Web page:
Ms. Honors ‘Women of the Year’
NEW YORK (AP) _ Harlem Globetrotter Lynette Woodard, actress Lily Tomlin and President Reagan’s daughter Patti Davis were among 12 ″Women of the Year″ honored Tuesday by Ms. magazine.
Other honorees ranged from an AIDS researcher to a police chief to a 68- year-old Navajo Indian woman who asked Reagan not to cut Social Security benefits.
The awards, presented by Ms. publisher Gloria Steinem, cited the following as ″women of excellence″:
-Ms. Woodard, ″for challenging popular stereotypes of skill and strength by becoming the first woman player with the Harlem Globetrotters.″
-Ms. Tomlin, ″for making ordinary women into stars and vice versa, and for creating, with Jane Wagner, a work of genius to grace the Broadway stage and our lives.″ Ms. Tomlin is currently appearing on Broadway in ″The Search for Signs of Intelligent Life in the Universe,″ written by Ms. Wagner.
-Ms. Davis, ″for retaining her own identity despite pressures of being a president’s daughter, and for writing honestly about honoring our families and principles at the same time.″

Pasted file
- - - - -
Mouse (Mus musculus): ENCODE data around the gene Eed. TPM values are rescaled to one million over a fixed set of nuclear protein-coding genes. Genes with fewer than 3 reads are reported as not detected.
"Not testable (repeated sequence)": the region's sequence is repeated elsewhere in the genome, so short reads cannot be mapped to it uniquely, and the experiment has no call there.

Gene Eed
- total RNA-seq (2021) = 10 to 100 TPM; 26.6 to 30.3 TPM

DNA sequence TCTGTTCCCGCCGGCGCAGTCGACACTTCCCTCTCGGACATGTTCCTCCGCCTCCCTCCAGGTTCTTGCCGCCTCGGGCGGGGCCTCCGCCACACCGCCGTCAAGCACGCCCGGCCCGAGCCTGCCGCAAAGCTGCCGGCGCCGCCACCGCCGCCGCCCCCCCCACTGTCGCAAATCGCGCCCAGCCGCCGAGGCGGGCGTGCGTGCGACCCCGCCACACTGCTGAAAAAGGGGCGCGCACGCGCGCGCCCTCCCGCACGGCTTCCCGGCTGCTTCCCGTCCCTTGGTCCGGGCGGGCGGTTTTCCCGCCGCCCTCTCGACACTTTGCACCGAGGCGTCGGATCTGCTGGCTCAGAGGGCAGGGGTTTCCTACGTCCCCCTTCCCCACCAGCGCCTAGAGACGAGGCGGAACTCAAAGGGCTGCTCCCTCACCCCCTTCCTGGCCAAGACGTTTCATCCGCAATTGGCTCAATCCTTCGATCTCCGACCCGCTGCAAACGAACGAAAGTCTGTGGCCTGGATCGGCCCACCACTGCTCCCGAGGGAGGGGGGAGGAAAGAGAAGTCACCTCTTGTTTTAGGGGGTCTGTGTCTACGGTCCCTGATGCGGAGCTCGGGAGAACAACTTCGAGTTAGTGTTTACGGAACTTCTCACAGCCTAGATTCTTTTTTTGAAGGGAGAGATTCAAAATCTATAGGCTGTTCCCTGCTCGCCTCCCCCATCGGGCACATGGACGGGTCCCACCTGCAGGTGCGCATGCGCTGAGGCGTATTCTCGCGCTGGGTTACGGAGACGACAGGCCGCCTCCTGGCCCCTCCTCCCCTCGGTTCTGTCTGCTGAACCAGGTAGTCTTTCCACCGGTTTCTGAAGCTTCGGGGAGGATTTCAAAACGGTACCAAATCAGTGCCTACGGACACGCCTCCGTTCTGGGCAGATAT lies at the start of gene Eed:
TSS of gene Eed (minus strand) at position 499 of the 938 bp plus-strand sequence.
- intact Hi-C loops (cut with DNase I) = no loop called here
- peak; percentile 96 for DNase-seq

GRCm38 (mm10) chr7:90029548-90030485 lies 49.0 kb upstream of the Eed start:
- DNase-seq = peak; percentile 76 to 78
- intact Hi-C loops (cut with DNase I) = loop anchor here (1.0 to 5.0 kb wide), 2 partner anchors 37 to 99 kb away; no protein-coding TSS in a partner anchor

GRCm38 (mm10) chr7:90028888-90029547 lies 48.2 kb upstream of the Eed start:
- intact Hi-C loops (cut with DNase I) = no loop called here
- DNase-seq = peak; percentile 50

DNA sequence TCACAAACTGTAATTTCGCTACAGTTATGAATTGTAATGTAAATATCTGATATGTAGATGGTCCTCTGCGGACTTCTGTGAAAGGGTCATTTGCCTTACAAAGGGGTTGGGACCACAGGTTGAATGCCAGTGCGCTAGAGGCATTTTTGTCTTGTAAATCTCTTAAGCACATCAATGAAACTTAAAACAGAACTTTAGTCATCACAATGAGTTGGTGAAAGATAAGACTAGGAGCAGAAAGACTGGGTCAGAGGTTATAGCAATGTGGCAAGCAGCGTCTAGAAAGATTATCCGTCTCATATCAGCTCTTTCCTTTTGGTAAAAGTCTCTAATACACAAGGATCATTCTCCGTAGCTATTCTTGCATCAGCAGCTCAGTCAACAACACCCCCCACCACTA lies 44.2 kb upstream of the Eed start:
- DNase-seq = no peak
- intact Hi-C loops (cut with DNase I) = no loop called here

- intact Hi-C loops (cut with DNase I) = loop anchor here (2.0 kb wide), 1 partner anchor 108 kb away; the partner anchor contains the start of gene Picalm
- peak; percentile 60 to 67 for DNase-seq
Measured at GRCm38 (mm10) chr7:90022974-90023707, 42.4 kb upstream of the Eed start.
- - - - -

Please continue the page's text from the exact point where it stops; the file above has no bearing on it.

-Motown Productions President Suzanne de Passe, for ″unprecedented television specials on black music as part of our national heritage and joy.″
-Mathilde Krim, for her ″early research on AIDS, for leadership in public fundraising and for her use of the media to counteract fear and ignorance with knowledge and compassion.″
-Penny Harrington of Portland, Ore., for ″becoming the first woman police chief of a major American city and, once in office, for championing civil rights and humane values.″
-Mae Chee Castillo of northwestern New Mexico, for voicing the Social Security plea as Reagan honored her for saving 10 children from a burning bus and thereby ″becoming a national symbol of native American honesty and pride.″
Other Women of the Year included Philadelphia gerontologist Elaine Brody, Chicago community organizer Gale Cincotta, Los Angeles City Council member Joy Picus, and editors and literary critics Sandra Gilbert and Susan Gubar.